Avalanche Forecast South Coast Inland

Date Issued: Valid Until:

Avalanche Canada ghelgeson, Avalanche Canada

Avalanche Forecast

Thu Mar. 14th · 6:52PM

Alpine

Danger Ratings Moderate

Treeline

Danger Ratings Moderate

Below Treeline

Danger Ratings Moderate

Problems

Wind Slabs Wind Slabs
Loose Wet Loose Wet

Alpine

Danger Ratings Moderate

Treeline

Danger Ratings Moderate

Below Treeline

Danger Ratings Moderate

Alpine

Danger Ratings Considerable

Treeline

Danger Ratings Considerable

Below Treeline

Danger Ratings Considerable
Watch for wind slabs in exposed features which likely remain sensitive to human triggering. The strong spring sun could easily produce loose wet avalanches on unshaded slopes Friday, especially in the afternoon.

Confidence

Moderate - Timing or intensity of solar radiation is uncertain on Friday

Weather Forecast

Friday offers one last day of temperatures on the cool side before the heat really comes on for the first time this season. THURSDAY NIGHT: Freezing level near valley bottom, moderate to strong wind generally out of the west with periods of northwest and southwest mixed in for good measure, no significant precipitation expected.FRIDAY: Broken cloud cover, freezing level rising to 1600 m, light to moderate west/southwest wind, no precipitation expected.SATURDAY: Broken cloud cover, freezing level rising to 1800 m, light to moderate west/southwest wind, no significant precipitation expected.SUNDAY: A few clouds, freezing level approaching 2500 m, light variable wind, no precipitation expected.

Avalanche Summary

On Wednesday a skier remote triggered a size 2 wind slab on a northeast facing alpine slope at 2000 m with a crown 40 cm in depth. There are some great photos in this MIN of a size 2.5 wind slab that was skier triggered on a north facing slope on the Slalok/Matier Glacier.  As we enter a period that looks to be increasingly warm it's worth reminding ourselves that glide cracks are to be avoided at all costs. They're incredibly unpredictable and when they fail, they often fail big as indicated in this great MIN report.This avalanche was reported from the Duffey Lake area on Tuesday. It indicates the nature of the bond between the recent storm snow and old surfaces below may be poor. Most other recent reports from this region have been of small loose snow avalanches.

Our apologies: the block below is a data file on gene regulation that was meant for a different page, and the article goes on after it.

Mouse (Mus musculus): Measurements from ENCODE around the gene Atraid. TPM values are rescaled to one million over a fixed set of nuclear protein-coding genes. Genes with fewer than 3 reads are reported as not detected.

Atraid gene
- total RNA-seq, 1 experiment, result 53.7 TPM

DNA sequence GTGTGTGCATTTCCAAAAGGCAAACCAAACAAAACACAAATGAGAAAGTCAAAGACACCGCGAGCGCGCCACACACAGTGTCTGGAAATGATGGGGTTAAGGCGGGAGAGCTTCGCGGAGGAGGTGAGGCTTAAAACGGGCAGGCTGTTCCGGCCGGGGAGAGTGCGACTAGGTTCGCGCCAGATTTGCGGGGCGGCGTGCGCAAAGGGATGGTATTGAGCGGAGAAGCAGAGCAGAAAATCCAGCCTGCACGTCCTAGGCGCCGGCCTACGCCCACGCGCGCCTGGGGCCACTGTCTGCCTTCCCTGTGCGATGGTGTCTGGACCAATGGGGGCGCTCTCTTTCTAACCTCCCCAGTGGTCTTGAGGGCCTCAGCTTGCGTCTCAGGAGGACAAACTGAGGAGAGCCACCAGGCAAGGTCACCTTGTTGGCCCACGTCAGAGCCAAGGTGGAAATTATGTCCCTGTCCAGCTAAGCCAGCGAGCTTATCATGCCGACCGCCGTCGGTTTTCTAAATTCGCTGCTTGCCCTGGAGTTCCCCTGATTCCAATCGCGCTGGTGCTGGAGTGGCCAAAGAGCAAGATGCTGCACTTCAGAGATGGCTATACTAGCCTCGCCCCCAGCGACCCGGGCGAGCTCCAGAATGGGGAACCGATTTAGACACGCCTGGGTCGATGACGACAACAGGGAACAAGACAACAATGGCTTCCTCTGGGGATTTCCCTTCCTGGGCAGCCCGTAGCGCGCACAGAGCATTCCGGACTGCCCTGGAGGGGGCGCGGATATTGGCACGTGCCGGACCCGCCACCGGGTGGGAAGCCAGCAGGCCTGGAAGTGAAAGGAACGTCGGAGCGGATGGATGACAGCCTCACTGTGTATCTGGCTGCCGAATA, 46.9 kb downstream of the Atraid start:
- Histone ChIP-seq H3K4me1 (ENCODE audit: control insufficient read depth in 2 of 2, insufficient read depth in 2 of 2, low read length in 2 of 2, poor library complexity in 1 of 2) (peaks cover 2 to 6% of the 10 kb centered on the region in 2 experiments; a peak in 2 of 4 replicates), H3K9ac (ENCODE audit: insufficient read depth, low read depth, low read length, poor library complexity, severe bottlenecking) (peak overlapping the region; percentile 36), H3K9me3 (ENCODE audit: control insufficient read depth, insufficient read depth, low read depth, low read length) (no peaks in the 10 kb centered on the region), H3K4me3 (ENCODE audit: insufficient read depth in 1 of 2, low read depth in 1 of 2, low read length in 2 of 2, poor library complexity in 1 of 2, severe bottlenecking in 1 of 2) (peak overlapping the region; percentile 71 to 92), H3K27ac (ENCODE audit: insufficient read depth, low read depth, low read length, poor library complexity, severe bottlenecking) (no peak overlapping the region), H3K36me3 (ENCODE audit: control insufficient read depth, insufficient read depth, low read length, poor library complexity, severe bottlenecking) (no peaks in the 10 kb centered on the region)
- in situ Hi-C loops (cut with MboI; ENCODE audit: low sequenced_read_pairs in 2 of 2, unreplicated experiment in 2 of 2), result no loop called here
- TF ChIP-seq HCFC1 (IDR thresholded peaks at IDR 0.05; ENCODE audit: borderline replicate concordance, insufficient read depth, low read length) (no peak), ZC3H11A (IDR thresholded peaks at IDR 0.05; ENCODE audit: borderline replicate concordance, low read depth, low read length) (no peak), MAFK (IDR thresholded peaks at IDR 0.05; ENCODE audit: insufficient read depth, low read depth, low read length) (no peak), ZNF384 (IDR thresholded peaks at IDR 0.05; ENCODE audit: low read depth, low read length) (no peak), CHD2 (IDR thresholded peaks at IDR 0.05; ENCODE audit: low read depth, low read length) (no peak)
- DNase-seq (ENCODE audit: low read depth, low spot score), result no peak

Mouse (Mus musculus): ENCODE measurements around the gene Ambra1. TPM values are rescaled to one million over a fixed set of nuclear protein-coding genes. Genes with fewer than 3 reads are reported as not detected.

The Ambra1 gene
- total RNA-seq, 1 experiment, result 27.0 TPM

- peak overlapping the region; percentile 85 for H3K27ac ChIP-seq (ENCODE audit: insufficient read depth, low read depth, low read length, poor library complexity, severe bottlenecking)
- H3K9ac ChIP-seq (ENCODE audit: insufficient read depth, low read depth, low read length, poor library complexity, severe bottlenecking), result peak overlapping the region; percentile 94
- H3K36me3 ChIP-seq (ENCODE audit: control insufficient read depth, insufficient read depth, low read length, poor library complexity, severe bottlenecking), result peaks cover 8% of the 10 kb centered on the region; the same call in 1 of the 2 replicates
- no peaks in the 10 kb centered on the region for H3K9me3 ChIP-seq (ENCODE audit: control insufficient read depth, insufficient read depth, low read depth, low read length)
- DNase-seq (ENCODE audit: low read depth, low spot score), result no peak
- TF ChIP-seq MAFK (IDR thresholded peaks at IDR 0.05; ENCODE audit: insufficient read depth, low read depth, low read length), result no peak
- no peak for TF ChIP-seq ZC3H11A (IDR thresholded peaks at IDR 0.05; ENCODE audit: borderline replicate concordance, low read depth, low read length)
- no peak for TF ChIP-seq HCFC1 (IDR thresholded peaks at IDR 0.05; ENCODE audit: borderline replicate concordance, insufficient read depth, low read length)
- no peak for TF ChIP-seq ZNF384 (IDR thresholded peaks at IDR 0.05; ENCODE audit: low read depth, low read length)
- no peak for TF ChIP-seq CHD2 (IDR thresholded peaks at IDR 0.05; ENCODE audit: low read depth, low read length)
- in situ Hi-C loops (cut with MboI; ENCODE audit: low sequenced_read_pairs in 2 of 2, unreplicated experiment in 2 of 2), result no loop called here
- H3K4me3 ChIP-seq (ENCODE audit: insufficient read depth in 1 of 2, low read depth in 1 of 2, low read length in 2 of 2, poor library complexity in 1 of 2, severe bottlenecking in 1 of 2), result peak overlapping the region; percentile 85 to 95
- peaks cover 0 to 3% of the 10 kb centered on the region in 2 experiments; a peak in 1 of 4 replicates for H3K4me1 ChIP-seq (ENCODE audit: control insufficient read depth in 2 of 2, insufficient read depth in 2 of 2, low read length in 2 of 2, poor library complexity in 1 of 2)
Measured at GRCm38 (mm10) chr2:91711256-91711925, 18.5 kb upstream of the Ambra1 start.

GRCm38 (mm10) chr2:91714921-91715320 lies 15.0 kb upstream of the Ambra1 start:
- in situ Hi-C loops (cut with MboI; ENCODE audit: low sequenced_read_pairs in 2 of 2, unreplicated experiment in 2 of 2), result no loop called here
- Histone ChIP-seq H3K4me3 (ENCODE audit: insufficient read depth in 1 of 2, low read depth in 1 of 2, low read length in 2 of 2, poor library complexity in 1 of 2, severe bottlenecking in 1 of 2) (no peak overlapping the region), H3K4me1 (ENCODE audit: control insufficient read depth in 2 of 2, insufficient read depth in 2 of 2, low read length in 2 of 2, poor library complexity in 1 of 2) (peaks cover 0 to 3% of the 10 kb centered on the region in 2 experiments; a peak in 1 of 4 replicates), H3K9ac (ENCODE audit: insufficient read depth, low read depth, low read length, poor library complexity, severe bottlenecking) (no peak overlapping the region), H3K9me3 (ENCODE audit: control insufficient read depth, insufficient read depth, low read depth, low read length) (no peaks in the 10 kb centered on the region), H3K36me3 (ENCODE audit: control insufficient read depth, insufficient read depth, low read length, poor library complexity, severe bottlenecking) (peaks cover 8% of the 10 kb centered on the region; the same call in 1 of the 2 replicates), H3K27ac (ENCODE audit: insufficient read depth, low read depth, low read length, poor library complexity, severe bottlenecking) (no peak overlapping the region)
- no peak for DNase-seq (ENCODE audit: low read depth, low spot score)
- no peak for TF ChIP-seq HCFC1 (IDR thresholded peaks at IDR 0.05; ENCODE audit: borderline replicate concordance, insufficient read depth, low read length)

Snowpack Summary

Light amounts of new snow have been redistributed by southwesterly and northerly winds, potentially creating some unusual wind slabs, including on south-facing slopes. Beneath this recent snow you may find hard wind-affected snow at higher elevations, soft and faceted snow in shaded and sheltered areas, and melt-freeze crusts on southerly slopes. The middle and lower snowpack is generally well-settled. 

Problems

Wind Slabs

Wind Slabs

Winds shifted to the north at the end of the last storm, building wind slabs on south-facing slopes. These wind slabs likely remain susceptible to human triggering and the increasingly strong spring sun is capable of producing natural avalanches too.

Approach lee and cross-loaded slopes with caution.Be careful with wind slabs, especially in steep, unsupported and/or convex terrain features.

Aspects: North, North East, East, South East, South, South West.

Elevations: Alpine, Treeline.

Likelihood

Possible

Expected Size

1 - 2

Loose Wet

Loose Wet

Loose wet activity will probably be limited to solar aspects Friday, but even brief periods of sun could produce loose wet avalanches surprisingly quickly. This activity is expected to pick up as temperatures continue to warm this weekend.

Back off slopes as the surface becomes moist or wet with rising temperatures.Avoid exposure to steep, sun exposed slopes, especially when the solar radiation is strong.Loose avalanches may start small but they can grow and push you into dangerous terrain.

Aspects: East, South East, South, South West, West.

Elevations: Treeline, Below Treeline.

Likelihood

Likely - Possible

Expected Size

1 - 2